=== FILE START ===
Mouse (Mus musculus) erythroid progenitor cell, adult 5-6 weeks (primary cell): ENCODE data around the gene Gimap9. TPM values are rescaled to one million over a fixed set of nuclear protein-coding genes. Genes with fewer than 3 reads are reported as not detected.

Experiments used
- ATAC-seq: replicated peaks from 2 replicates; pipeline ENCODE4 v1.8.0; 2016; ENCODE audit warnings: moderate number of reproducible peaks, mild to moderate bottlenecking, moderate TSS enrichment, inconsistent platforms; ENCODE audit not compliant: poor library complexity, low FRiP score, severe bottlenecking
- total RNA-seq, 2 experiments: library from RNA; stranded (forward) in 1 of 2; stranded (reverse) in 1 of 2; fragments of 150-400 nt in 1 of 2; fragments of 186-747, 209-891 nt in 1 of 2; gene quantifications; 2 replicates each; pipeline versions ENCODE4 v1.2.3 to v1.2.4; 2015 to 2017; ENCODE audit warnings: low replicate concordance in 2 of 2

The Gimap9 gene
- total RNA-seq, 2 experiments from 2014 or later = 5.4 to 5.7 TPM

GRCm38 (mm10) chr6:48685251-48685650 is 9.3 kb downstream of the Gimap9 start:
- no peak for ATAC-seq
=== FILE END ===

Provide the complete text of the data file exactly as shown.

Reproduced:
Mouse (Mus musculus) erythroid progenitor cell, adult 5-6 weeks (primary cell): ENCODE data around the gene Gimap9. TPM values are rescaled to one million over a fixed set of nuclear protein-coding genes. Genes with fewer than 3 reads are reported as not detected.

Experiments used
- ATAC-seq: replicated peaks from 2 replicates; pipeline ENCODE4 v1.8.0; 2016; ENCODE audit warnings: moderate number of reproducible peaks, mild to moderate bottlenecking, moderate TSS enrichment, inconsistent platforms; ENCODE audit not compliant: poor library complexity, low FRiP score, severe bottlenecking
- total RNA-seq, 2 experiments: library from RNA; stranded (forward) in 1 of 2; stranded (reverse) in 1 of 2; fragments of 150-400 nt in 1 of 2; fragments of 186-747, 209-891 nt in 1 of 2; gene quantifications; 2 replicates each; pipeline versions ENCODE4 v1.2.3 to v1.2.4; 2015 to 2017; ENCODE audit warnings: low replicate concordance in 2 of 2

The Gimap9 gene
- total RNA-seq, 2 experiments from 2014 or later = 5.4 to 5.7 TPM

GRCm38 (mm10) chr6:48685251-48685650 is 9.3 kb downstream of the Gimap9 start:
- no peak for ATAC-seq